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Bike Path to Nowhere

By Randy Mullett | 06/09/2010 | 8:34 PM
Even casual observers of transportation policy have noticed DOT’s emphasis on livability and, by extension, their fascination with “active transportation’ (aka biking and walking). Livability is a worthy goal for all communities and, though it is still a somewhat ill-defined policy concept, biking and bike paths are certainly key components.

In an effort to make Washington, DC more livable, the Mayor and Federal policymakers decided to put a bike path down the center of Pennsylvania Avenue from the White House to the Capitol with no connections at either end. For those who do not frequent that area, this is not a typical bike path. Instead of narrow lanes down the curb side of the roadway, this bike “path” is a full three auto lanes wide going right down the middle of Pennsylvania Avenue. Yes, approximately one-third of the capacity of an already busy street in our nation’s capital was taken to serve a handful of cyclists. The result has been increased congestion, increased emissions, long rush hour delays, and the ire of many DC visitors, cabbies, workers, and residents. This is not a very livable result for any but the cyclists and, in apparent reaction to public pressure, DC has just announced that autos will now be able to use the left lanes again. Good for them, and an important lesson for other transportation policy makers.

Now, lest you believe I am anti-bike, I want to assure you this is not the case. Two of my three grown children bicycle regularly in Old Town Alexandria, a nearby Washington suburb. One does not own a car and cycles to work every day. If for no other reason than their safety, I support adequate accommodations for cyclists. That having been said, if cyclists are to be taken as serious members of the transportation community, perhaps it is time that reasonable requirements be placed upon them to insure they can safely interact with other road users and provide the necessary funding to support their projects.

Items that DOT and other transportation policy makers might consider are:

• Training, testing, licensing, and minimum age requirements for cyclists.
• Required insurance coverage to protect cyclists, pedestrians, and other road users.
• Minimum equipment standards and safety inspections.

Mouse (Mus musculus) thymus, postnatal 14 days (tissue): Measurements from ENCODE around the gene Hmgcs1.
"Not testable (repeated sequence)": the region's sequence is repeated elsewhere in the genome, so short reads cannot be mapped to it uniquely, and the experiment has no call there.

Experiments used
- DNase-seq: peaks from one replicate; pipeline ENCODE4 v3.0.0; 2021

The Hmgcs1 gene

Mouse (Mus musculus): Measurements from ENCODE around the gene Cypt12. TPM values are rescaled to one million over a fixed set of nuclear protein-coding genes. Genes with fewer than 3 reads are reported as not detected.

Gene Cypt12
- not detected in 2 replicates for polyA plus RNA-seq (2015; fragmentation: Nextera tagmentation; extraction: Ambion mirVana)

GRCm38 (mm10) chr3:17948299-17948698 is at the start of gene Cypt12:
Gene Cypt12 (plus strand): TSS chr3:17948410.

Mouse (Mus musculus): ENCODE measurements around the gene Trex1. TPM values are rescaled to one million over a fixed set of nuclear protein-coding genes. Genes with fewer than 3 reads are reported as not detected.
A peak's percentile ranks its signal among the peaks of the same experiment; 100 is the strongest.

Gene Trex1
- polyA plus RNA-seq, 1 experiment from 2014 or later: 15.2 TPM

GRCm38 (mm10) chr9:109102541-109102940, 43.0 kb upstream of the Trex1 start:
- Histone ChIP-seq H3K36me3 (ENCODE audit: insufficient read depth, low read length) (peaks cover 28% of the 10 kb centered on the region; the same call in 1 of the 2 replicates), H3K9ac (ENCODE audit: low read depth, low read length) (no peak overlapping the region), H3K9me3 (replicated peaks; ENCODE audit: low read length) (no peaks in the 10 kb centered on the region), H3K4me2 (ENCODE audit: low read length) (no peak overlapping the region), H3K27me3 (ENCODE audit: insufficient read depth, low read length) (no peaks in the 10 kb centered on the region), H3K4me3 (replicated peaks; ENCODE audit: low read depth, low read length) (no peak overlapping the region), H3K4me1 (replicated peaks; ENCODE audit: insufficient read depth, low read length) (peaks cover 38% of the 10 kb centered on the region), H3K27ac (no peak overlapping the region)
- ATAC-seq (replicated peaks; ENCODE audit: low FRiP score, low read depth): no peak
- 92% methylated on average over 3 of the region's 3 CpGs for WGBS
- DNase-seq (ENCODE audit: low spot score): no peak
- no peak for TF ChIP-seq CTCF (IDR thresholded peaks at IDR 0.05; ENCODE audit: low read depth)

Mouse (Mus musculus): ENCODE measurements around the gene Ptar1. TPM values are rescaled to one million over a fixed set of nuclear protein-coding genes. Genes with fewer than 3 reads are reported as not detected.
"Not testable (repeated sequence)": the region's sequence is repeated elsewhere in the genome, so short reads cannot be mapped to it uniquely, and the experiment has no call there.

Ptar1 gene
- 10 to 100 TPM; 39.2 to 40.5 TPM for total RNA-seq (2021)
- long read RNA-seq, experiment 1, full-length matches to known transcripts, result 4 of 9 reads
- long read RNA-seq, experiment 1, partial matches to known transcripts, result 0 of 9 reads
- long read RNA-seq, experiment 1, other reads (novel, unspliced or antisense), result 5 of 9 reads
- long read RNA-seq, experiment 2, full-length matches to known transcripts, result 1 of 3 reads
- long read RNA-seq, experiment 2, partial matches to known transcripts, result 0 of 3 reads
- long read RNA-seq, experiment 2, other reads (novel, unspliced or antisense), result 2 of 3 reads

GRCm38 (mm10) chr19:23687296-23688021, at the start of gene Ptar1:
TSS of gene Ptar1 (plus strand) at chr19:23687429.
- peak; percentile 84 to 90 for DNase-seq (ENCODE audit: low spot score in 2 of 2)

• Mandatory helmet laws.
• Bike path user fees.
• Bicycle and tire excise taxes to fund bike path construction and maintenance
• Enforcement of all traffic laws for cyclists.

For policy makers who support increased use of cycling, failure to consider and provide proper regulatory oversight of new policies – and appropriate funding mechanisms to pay for it all -- is irresponsible and unfair to other road users.

The real issue is not bike paths. It is how do policymakers determine the best use of limited transportation dollars to improve our transportation system while increasing mobility for all Americans? There are many worthy projects, in all modes, that are well worth considering. A bike path to nowhere is not one of them.
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The opinions expressed herein are those solely of the participants, and do not necessarily represent the views of Agile Business Media, LLC., its properties or its employees.

About Randy Mullett

Randy Mullett

C. Randal (Randy) Mullett is founder and principal of Mullett Strategies, LLC. Helping clients navigate the intricacies of Washington, DC, he focuses on transportation/freight policy, sustainability, security, and issue advocacy messaging. Prior to his current role, Mullett was vice president, government relations and public affairs, for XPO Logistics (previously Con-way Inc.) As a member of Con-way's Executive Leadership Team, he had responsibility for all government relations, corporate security, and public affairs activities including PR, corporate communication, brand management, social media, and corporate social responsibility. Additionally, he was Con-way's Chief Sustainability Officer and President of the Con-way Foundation.

Before going to Washington, he spent 25 years in LTL trucking operations and sales management. He served on the board of directors of the National Association of Manufacturers, The American Trucking Associations, The Cargo Airlines Association, The American Benefits Council, and the Intelligent Transportation Society of America. Additionally, he is a member of the USDOT's National Freight Advisory Committee and DHS's Highway and Motor Carrier Sector Coordinating Committee. A resident of Berryville, Va., Mr. Mullet holds a bachelor's degree from Shepherd University in Shepherdstown, W.V., and an MBA from Old Dominion University in Norfolk, Va.


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